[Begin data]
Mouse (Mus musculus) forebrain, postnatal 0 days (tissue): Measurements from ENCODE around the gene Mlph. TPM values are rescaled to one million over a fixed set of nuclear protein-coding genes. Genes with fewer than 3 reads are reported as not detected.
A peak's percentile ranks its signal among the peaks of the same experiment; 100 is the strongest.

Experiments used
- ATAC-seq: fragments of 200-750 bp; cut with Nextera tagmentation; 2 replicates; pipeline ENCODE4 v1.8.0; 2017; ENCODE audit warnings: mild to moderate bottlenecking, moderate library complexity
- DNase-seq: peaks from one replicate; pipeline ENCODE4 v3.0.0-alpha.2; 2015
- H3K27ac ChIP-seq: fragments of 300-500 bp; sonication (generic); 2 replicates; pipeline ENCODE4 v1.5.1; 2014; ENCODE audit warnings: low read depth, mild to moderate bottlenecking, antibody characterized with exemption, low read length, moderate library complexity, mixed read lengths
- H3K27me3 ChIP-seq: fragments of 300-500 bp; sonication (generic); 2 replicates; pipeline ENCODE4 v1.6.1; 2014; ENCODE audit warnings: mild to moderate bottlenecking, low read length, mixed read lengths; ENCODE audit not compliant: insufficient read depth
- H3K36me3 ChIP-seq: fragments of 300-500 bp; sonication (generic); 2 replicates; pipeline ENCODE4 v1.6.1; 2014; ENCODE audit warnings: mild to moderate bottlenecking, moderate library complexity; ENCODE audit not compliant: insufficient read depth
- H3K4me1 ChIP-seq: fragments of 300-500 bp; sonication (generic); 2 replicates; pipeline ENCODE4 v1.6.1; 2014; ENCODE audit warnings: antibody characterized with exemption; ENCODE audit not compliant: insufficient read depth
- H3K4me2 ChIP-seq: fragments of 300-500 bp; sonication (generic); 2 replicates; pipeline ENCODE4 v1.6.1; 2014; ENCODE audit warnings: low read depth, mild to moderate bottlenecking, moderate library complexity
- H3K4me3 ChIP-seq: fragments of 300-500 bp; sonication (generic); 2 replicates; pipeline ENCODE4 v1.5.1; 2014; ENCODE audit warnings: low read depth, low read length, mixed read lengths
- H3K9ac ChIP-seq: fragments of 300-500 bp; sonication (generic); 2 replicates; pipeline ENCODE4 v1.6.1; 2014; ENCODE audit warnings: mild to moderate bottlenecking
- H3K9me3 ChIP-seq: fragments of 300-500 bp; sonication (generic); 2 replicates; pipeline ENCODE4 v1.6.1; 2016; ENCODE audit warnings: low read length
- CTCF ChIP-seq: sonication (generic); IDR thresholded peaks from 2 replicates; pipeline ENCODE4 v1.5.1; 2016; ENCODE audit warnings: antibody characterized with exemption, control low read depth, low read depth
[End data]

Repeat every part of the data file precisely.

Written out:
Mouse (Mus musculus) forebrain, postnatal 0 days (tissue): Measurements from ENCODE around the gene Mlph. TPM values are rescaled to one million over a fixed set of nuclear protein-coding genes. Genes with fewer than 3 reads are reported as not detected.
A peak's percentile ranks its signal among the peaks of the same experiment; 100 is the strongest.

Experiments used
- ATAC-seq: fragments of 200-750 bp; cut with Nextera tagmentation; 2 replicates; pipeline ENCODE4 v1.8.0; 2017; ENCODE audit warnings: mild to moderate bottlenecking, moderate library complexity
- DNase-seq: peaks from one replicate; pipeline ENCODE4 v3.0.0-alpha.2; 2015
- H3K27ac ChIP-seq: fragments of 300-500 bp; sonication (generic); 2 replicates; pipeline ENCODE4 v1.5.1; 2014; ENCODE audit warnings: low read depth, mild to moderate bottlenecking, antibody characterized with exemption, low read length, moderate library complexity, mixed read lengths
- H3K27me3 ChIP-seq: fragments of 300-500 bp; sonication (generic); 2 replicates; pipeline ENCODE4 v1.6.1; 2014; ENCODE audit warnings: mild to moderate bottlenecking, low read length, mixed read lengths; ENCODE audit not compliant: insufficient read depth
- H3K36me3 ChIP-seq: fragments of 300-500 bp; sonication (generic); 2 replicates; pipeline ENCODE4 v1.6.1; 2014; ENCODE audit warnings: mild to moderate bottlenecking, moderate library complexity; ENCODE audit not compliant: insufficient read depth
- H3K4me1 ChIP-seq: fragments of 300-500 bp; sonication (generic); 2 replicates; pipeline ENCODE4 v1.6.1; 2014; ENCODE audit warnings: antibody characterized with exemption; ENCODE audit not compliant: insufficient read depth
- H3K4me2 ChIP-seq: fragments of 300-500 bp; sonication (generic); 2 replicates; pipeline ENCODE4 v1.6.1; 2014; ENCODE audit warnings: low read depth, mild to moderate bottlenecking, moderate library complexity
- H3K4me3 ChIP-seq: fragments of 300-500 bp; sonication (generic); 2 replicates; pipeline ENCODE4 v1.5.1; 2014; ENCODE audit warnings: low read depth, low read length, mixed read lengths
- H3K9ac ChIP-seq: fragments of 300-500 bp; sonication (generic); 2 replicates; pipeline ENCODE4 v1.6.1; 2014; ENCODE audit warnings: mild to moderate bottlenecking
- H3K9me3 ChIP-seq: fragments of 300-500 bp; sonication (generic); 2 replicates; pipeline ENCODE4 v1.6.1; 2016; ENCODE audit warnings: low read length
- CTCF ChIP-seq: sonication (generic); IDR thresholded peaks from 2 replicates; pipeline ENCODE4 v1.5.1; 2016; ENCODE audit warnings: antibody characterized with exemption, control low read depth, low read depth